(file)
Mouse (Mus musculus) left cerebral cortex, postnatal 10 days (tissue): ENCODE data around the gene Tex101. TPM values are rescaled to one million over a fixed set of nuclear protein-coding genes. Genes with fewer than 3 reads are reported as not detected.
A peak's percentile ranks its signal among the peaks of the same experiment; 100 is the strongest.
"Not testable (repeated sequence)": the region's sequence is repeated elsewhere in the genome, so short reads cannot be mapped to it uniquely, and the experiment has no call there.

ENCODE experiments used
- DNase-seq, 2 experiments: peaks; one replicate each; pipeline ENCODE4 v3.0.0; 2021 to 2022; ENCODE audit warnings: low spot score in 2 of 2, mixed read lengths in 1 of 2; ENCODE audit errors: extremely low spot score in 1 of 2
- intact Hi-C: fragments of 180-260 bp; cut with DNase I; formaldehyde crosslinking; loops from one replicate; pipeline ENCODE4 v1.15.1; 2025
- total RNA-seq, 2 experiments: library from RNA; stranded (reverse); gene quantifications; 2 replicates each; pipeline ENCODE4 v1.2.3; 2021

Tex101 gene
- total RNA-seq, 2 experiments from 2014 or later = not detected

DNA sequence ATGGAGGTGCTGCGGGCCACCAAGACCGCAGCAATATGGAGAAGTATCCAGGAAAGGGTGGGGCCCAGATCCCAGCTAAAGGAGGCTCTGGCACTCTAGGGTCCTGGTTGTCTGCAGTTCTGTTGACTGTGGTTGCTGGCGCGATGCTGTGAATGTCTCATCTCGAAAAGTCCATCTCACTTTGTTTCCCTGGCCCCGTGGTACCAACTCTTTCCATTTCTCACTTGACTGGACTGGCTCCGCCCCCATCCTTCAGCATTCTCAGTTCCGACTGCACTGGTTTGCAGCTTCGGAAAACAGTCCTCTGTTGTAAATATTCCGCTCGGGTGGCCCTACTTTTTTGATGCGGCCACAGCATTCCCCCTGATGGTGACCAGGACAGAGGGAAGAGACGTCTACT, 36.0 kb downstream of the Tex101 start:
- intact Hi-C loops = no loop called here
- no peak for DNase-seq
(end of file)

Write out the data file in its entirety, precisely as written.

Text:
Mouse (Mus musculus) left cerebral cortex, postnatal 10 days (tissue): ENCODE data around the gene Tex101. TPM values are rescaled to one million over a fixed set of nuclear protein-coding genes. Genes with fewer than 3 reads are reported as not detected.
A peak's percentile ranks its signal among the peaks of the same experiment; 100 is the strongest.
"Not testable (repeated sequence)": the region's sequence is repeated elsewhere in the genome, so short reads cannot be mapped to it uniquely, and the experiment has no call there.

ENCODE experiments used
- DNase-seq, 2 experiments: peaks; one replicate each; pipeline ENCODE4 v3.0.0; 2021 to 2022; ENCODE audit warnings: low spot score in 2 of 2, mixed read lengths in 1 of 2; ENCODE audit errors: extremely low spot score in 1 of 2
- intact Hi-C: fragments of 180-260 bp; cut with DNase I; formaldehyde crosslinking; loops from one replicate; pipeline ENCODE4 v1.15.1; 2025
- total RNA-seq, 2 experiments: library from RNA; stranded (reverse); gene quantifications; 2 replicates each; pipeline ENCODE4 v1.2.3; 2021

Tex101 gene
- total RNA-seq, 2 experiments from 2014 or later = not detected

DNA sequence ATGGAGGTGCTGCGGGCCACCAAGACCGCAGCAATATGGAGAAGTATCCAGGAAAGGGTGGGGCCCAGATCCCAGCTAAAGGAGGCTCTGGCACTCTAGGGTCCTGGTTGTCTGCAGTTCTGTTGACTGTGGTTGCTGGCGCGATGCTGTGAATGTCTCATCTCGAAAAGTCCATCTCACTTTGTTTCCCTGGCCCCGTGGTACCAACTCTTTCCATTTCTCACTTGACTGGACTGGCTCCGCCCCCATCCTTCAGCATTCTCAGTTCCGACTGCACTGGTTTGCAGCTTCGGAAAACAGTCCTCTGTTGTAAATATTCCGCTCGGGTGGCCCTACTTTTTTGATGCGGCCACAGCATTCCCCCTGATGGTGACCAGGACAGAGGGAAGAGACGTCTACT, 36.0 kb downstream of the Tex101 start:
- intact Hi-C loops = no loop called here
- no peak for DNase-seq